It’s not a bad thing necessarily, as the SA-spec Stinger's unassisted arrangement manages to strike a very neat balance between smothering road surface choppiness and keeping the Stinger’s body in check when lateral forces start redistributing its 2 315 kg mass.
The fastback configuration might be a bit estate-like for purists, but as is the case with the Stinger's Audi and BMW rivals, it boosts practicality.
What could be improved?
That badge is a bridge too far for some
While more enlightened (or open-minded) buyers will appreciate the Stinger as both a ballsy exercise in engineering and a capable sports sedan in its own right, there’s an inevitable element of brand snobbery that will see some folks dismissing it in favour of its German rivals. Indeed, the idea of shelling out nearly R900k on a Kia (that's the approximate price nearly-new Stingers were being advertised for at the time this review was published – January 2019) may seem difficult to digest, but buyers can take solace in the fact that the total number of Stingers earmarked for our market (but a handful) is likely to lend it a degree of exclusivity that should hopefully allay fears of steep depreciation, well, at least to an extent.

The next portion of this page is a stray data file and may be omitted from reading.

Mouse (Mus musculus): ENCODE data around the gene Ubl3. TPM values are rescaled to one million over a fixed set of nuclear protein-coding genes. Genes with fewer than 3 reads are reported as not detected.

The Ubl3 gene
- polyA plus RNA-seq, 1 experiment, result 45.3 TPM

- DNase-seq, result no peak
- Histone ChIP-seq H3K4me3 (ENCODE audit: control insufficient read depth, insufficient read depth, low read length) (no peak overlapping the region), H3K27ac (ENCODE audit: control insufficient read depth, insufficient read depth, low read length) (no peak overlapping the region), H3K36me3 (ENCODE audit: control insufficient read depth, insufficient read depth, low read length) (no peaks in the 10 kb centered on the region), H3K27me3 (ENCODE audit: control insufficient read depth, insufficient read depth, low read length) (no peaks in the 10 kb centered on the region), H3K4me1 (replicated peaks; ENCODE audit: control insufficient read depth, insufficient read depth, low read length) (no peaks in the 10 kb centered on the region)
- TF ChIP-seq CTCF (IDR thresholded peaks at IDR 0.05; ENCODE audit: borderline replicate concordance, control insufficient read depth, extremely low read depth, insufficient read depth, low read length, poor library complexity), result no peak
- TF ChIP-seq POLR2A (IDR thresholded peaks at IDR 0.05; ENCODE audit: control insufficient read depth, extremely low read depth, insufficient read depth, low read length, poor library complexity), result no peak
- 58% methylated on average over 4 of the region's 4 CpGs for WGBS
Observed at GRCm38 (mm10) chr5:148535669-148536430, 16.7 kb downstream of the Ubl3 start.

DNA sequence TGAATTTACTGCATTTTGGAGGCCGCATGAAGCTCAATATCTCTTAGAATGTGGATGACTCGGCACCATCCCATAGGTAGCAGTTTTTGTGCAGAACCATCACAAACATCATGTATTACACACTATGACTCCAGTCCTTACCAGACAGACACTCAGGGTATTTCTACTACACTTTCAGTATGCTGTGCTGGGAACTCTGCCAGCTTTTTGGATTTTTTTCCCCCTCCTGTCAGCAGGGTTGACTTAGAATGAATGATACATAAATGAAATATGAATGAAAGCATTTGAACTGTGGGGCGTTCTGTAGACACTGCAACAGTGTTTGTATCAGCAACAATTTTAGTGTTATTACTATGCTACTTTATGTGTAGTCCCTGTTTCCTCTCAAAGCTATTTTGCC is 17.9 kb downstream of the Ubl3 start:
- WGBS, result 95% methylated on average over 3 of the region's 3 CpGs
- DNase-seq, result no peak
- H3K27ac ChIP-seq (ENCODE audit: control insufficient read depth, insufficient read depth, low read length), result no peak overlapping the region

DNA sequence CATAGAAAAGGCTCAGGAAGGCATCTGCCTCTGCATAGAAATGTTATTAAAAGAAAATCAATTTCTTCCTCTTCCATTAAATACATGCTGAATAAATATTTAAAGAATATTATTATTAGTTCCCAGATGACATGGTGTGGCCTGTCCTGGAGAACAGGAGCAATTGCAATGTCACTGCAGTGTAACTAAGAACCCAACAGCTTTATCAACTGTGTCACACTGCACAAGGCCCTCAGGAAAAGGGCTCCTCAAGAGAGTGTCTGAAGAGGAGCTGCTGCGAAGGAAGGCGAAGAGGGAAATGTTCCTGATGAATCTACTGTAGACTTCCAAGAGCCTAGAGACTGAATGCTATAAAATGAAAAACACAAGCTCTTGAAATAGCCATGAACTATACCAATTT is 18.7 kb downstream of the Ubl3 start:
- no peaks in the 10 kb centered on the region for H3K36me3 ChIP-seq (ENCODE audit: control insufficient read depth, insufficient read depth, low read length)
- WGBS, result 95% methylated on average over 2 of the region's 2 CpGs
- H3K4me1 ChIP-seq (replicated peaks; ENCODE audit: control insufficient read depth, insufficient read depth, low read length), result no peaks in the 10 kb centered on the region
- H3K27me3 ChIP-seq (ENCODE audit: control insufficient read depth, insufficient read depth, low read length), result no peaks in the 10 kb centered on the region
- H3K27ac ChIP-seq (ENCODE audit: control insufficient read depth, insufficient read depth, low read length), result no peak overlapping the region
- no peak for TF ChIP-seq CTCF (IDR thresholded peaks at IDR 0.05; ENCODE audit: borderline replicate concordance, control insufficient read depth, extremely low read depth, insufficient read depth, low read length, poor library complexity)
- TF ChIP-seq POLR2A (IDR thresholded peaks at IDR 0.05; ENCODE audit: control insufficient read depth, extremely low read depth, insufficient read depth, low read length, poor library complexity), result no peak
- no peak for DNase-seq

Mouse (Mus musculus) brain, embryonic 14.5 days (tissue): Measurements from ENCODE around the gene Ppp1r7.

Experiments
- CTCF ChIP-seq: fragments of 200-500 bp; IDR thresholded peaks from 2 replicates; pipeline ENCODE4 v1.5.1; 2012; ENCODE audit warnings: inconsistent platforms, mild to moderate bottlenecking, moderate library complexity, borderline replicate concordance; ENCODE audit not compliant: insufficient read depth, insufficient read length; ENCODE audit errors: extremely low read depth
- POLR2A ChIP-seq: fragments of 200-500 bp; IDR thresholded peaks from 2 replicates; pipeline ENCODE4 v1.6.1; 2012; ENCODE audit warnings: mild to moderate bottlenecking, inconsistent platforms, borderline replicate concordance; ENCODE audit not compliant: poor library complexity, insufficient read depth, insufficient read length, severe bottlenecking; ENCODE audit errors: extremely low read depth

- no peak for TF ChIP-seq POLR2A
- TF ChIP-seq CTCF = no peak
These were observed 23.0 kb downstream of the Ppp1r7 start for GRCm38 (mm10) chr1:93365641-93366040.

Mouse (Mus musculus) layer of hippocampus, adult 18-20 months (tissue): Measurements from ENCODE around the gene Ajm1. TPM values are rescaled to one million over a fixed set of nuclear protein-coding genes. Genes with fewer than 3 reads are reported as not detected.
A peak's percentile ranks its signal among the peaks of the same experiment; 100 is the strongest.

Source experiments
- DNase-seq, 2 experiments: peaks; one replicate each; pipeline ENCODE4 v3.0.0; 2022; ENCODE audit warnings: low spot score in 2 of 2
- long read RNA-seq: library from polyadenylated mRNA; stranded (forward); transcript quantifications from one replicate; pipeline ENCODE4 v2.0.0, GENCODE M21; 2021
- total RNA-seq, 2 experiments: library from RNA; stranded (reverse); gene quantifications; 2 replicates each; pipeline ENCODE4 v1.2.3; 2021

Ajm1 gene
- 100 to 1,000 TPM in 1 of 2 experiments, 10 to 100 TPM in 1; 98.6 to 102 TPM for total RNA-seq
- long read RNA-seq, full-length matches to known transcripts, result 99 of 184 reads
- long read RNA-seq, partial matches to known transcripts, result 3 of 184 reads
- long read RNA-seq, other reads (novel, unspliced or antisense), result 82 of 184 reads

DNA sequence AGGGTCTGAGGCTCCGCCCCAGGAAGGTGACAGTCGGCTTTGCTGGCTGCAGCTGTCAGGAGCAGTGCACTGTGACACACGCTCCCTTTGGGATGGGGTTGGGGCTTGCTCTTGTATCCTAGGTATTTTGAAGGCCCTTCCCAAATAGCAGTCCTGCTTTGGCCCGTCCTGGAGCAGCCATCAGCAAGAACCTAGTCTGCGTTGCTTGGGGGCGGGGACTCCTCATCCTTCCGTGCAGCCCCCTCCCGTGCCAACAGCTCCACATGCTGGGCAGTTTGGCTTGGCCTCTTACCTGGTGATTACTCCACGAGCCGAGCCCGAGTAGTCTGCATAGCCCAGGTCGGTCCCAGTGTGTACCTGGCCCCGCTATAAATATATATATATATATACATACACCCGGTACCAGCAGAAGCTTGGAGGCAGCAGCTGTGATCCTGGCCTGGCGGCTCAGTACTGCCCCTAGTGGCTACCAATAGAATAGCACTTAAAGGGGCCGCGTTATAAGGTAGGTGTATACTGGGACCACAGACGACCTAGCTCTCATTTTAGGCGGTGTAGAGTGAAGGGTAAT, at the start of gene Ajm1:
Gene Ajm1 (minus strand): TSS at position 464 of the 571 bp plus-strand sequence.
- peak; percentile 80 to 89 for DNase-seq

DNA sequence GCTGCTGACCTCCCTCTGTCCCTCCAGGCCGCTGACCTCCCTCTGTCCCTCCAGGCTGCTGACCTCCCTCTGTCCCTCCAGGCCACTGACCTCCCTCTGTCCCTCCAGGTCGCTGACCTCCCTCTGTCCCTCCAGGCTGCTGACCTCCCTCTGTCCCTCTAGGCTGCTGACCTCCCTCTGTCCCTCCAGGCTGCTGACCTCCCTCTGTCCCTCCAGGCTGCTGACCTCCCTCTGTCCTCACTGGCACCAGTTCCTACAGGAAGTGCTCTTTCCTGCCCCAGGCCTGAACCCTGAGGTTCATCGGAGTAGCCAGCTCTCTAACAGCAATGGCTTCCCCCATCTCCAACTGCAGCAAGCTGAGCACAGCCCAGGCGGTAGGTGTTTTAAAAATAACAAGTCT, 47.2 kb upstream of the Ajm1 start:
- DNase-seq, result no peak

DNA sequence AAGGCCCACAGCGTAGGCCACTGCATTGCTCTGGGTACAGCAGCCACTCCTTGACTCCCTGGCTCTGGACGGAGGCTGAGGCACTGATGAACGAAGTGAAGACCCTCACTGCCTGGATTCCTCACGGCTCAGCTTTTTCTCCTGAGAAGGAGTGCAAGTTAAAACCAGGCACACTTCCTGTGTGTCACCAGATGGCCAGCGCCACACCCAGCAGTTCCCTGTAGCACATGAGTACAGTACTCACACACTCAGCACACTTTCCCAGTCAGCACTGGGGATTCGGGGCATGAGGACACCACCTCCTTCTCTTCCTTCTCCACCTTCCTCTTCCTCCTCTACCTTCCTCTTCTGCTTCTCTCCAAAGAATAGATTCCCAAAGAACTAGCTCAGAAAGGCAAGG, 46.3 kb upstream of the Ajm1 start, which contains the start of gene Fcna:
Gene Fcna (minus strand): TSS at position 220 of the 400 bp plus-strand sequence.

The Stinger's driving position is eminently engaging and the neat, decluttered fascia features just enough chrome garnishes.
Points for perceived quality still go to the Germans
Again, it’s a minor smudge on the Stinger’s otherwise high sheen, but the cabin, although sportily styled and ergonomically spot-on, still sees stitched and soft-padded trim sitting awkwardly alongside some less-than-plush plastics. Ordinarily, this would be a minor concession, but given its target audience is one that’s difficult to tear away from the comfort of familiar German premium-marque fare, it’s a handicap the Kia doesn’t need.
Pricing & Warranty